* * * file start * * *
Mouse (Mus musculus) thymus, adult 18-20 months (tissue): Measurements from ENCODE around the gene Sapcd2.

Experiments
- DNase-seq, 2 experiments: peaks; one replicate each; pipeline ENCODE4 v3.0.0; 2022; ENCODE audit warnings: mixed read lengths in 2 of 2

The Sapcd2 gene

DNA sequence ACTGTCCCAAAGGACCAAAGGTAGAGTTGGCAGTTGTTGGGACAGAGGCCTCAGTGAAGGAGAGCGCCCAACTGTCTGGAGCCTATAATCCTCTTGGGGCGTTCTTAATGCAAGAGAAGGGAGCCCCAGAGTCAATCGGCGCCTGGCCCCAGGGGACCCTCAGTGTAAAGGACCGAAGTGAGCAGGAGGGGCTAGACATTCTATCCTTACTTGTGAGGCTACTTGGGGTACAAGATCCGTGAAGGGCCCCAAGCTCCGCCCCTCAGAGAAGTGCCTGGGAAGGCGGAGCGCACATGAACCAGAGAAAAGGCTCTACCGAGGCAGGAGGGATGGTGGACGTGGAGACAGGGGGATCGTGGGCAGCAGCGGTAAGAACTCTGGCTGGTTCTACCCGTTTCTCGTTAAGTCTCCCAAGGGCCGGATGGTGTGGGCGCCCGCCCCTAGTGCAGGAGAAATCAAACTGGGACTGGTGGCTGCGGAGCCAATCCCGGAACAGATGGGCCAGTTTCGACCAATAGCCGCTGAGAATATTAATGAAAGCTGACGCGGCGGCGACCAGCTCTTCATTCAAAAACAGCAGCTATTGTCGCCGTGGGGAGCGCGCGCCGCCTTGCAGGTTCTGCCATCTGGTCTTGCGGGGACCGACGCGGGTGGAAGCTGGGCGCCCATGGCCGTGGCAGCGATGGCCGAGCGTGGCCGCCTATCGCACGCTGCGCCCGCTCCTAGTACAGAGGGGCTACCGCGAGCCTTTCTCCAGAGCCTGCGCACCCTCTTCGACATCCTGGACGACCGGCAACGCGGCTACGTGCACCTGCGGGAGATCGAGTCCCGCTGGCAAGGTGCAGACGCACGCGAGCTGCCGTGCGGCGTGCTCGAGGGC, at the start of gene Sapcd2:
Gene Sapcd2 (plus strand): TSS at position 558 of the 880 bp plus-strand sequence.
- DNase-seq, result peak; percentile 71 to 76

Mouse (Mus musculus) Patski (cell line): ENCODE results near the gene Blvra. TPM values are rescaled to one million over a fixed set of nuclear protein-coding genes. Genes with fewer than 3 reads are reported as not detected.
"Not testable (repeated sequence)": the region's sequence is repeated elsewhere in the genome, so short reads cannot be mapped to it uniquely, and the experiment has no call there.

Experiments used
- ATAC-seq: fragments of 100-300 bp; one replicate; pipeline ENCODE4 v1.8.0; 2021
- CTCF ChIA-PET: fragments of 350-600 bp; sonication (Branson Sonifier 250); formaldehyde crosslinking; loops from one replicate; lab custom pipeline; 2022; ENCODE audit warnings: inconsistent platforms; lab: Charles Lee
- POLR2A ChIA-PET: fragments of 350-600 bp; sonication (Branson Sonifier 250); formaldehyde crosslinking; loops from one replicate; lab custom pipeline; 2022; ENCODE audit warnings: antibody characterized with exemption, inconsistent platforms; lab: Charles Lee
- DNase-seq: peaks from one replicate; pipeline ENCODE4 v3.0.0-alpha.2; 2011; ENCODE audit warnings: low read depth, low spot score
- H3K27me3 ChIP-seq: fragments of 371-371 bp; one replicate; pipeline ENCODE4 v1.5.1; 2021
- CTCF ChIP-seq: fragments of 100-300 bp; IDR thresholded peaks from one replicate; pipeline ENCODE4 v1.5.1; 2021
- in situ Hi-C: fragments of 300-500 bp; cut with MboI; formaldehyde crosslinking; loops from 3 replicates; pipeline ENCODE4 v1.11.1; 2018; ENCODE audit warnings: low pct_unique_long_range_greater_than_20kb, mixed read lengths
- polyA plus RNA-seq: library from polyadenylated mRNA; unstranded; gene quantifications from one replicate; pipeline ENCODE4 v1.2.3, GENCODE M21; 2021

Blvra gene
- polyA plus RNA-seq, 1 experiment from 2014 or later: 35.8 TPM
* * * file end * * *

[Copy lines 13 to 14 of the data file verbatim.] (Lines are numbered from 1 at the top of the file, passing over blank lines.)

- POLR2A ChIA-PET: fragments of 350-600 bp; sonication (Branson Sonifier 250); formaldehyde crosslinking; loops from one replicate; lab custom pipeline; 2022; ENCODE audit warnings: antibody characterized with exemption, inconsistent platforms; lab: Charles Lee
- DNase-seq: peaks from one replicate; pipeline ENCODE4 v3.0.0-alpha.2; 2011; ENCODE audit warnings: low read depth, low spot score